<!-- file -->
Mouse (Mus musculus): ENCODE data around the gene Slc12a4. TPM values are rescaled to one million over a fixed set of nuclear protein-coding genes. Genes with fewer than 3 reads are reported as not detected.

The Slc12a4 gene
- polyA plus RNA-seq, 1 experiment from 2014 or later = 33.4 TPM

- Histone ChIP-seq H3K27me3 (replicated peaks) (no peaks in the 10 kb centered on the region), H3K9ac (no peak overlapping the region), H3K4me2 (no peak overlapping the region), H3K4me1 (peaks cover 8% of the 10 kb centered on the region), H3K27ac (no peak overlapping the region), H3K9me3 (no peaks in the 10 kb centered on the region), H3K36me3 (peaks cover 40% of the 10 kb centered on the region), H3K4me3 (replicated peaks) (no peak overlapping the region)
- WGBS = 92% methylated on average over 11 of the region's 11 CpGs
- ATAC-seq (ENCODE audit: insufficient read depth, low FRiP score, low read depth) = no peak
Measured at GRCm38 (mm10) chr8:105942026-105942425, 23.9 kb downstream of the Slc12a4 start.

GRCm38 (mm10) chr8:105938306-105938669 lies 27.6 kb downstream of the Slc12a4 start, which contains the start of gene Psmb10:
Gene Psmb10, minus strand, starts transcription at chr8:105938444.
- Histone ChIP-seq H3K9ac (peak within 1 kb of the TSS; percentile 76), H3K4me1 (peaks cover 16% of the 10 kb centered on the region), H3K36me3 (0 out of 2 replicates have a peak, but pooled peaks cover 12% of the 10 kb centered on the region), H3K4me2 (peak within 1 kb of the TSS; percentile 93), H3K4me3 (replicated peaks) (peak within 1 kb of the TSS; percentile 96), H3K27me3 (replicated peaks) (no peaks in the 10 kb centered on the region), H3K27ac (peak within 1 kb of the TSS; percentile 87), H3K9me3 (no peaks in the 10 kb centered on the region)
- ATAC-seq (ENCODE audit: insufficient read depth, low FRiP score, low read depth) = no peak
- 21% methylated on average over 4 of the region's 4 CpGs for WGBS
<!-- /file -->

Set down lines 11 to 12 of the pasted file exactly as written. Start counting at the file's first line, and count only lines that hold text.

- ATAC-seq (ENCODE audit: insufficient read depth, low FRiP score, low read depth) = no peak
- 21% methylated on average over 4 of the region's 4 CpGs for WGBS